With fishing being the Kiwi national sport, and the internet giving infinite delicious recipes at the click of a button, it’s definitely worth knowing which wines do which types of fish and seafood justice at the dinner table.
Beyond pairing a white-fleshed fish with a bottle of Sav Blanc (by the way: generally a great idea), most of us are confused, and feel out of our depths (fishy pun most certainly intended). Don’t worry though - as with many things in the mysterious world of vino, it just so happens there are a few easy-to-follow rules when it comes to matching great drops with your catch of the day!
Golden rule: like with like
A golden rule that most experts recommend is pairing a light fish with a fine-bodied wine like a Sauvignon Blanc, which is not too heavy, and a meaty fish with a full-bodied wine such as a light red or oaky chardonnay.
Traditionally, with putting a wine on the table with fish, most people go the safe route and assume the choices become quite limited to a crisp, white wine. In reality, the rules are more relaxed than ever, so almost anything goes. Lighter red wines can often pair very well with meaty or oily fish like salmon or tuna… but even freshwater fish can match beautifully with a bottle of Pinot Noir, so you’re not as limited as you might think. White wine wise, you also can’t go wrong with a nice Pinot Gris with an oily fish... its acidity and fruity flavours make for great pairing with tuna and salmon, as well.
But isn’t red wine best with red meat?
Red wines get a bad wrap when it comes to seafood mainly because of the high tannin content, which can make the bites of fish taste a little metallic. The heavier flavours of a deep red wine will also easily overpower the more delicate, light flavours of fresh fish and seafood, so it is a good general rule of thumb when it comes to lighter proteins together with heavier red wine flavours. A well-selected, lighter red though can not only compliment the fish, but also bring out and enhance its different flavours that a white wine would not be able to.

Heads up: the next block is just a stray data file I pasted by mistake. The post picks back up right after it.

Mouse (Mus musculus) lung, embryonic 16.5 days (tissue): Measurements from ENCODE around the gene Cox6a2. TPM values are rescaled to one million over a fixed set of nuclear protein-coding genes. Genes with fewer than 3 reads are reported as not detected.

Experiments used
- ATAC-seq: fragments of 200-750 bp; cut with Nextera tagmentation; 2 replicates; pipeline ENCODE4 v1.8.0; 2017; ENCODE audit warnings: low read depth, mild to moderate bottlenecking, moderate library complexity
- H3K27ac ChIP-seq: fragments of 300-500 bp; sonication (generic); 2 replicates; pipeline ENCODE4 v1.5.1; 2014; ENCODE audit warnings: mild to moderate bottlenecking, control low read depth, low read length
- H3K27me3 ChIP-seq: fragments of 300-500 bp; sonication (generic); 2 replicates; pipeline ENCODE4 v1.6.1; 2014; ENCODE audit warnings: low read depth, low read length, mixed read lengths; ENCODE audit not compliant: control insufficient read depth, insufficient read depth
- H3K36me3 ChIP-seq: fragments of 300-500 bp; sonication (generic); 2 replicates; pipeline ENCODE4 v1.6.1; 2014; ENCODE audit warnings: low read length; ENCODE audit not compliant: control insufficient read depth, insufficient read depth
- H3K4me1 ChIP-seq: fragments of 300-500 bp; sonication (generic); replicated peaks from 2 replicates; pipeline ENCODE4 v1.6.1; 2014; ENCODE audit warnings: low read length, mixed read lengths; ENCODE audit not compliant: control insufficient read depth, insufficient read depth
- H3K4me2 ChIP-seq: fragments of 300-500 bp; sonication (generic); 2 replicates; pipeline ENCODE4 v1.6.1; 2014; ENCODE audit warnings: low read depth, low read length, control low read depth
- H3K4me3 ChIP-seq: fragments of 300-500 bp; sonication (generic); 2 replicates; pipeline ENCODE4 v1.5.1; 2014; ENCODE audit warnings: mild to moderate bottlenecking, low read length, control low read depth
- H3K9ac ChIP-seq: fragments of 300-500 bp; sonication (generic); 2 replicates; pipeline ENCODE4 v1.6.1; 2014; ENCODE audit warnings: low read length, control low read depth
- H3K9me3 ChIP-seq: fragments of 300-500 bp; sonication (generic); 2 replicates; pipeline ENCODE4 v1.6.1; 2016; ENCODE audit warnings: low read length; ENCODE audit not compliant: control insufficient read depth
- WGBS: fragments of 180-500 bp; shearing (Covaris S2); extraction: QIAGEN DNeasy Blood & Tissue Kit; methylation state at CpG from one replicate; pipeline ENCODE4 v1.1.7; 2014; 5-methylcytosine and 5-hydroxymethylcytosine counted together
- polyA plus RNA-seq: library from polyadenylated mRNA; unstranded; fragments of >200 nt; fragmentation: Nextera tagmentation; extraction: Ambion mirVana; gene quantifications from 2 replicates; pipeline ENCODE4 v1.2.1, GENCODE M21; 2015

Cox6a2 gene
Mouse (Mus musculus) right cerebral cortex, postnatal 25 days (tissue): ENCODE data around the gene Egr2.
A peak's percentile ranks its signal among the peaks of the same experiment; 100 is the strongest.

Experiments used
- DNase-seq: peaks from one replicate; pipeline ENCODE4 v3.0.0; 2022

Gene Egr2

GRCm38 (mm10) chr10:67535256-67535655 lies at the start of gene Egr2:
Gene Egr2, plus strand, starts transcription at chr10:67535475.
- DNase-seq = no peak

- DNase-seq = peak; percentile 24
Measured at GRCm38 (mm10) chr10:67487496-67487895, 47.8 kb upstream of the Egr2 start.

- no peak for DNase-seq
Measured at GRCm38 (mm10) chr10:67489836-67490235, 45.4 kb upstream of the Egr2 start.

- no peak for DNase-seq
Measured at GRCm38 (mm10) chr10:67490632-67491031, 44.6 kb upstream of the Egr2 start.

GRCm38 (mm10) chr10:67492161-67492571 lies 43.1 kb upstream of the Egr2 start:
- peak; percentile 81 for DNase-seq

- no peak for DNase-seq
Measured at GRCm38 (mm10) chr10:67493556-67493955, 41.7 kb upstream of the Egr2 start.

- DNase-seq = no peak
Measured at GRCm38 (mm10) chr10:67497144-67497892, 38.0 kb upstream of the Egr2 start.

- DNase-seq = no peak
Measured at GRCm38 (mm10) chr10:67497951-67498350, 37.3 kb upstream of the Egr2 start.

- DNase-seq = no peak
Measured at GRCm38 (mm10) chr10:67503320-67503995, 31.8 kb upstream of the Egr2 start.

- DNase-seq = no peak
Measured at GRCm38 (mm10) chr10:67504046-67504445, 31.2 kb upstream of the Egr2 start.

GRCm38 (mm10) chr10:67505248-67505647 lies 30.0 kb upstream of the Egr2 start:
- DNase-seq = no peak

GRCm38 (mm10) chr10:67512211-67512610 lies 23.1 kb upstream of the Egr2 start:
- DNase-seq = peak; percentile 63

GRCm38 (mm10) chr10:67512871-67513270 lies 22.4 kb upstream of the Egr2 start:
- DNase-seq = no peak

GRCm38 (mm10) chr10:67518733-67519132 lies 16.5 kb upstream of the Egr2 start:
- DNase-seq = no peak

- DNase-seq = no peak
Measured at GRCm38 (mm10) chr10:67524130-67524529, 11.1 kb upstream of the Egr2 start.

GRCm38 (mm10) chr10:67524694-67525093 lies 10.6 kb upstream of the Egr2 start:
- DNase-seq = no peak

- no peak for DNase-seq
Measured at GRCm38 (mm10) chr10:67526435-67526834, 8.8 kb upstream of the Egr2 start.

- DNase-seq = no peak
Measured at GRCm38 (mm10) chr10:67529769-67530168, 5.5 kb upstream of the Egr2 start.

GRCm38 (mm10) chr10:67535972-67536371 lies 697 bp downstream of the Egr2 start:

When it comes to something particularly light, such as scallops or grilled snapper, white wine is still often the best choice. This is particularly so when you want to retain those fresh ocean flavours, such as when you serve a simple, unsauced cooked fish straight off the barbecue or out of the pan.
Don’t forget the bubbles!
We recently included a bottle of Bosca Five Stars Prosecco in our February Bottle Service subscription box - a lovely Italian sparkling wine which is also surprisingly versatile. Many people think fun sparkling wines such as Prosecco are really best drunk at celebrations, with starters or with desserts - not at all bad ideas from our point of view. Another option, however, to think about is pairing a glass of bubbles with a salty fish dish - a great complement to the crispy, citrusy sweetness of the Prosecco. You wouldn’t probably automatically think it, but your standard fish and chips is a great match for this sparkling wine as well! The acidity and bubbles of this wine both cut through and enhance the beer battered coating. Humble, with a touch of class. Why not!
Shellfish definitely calls to have light and sparkling wines like Prosecco and Champagne as well. Plus, if you order the lobster in a restaurant, you’re celebrating anyway, aren’t you! If your dish is on the spicier side, consider a wine with some sweetness like a Moscato: lower in alcohol, sweet and a tiny bit fizzy, it nicely tempers the spiciness.
If however you can’t decide, the safest bet really is a nice bottle of Champagne - it's one of the most food-friendly wines - and a crowd pleaser on its own, to boot!
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Cheers to that!
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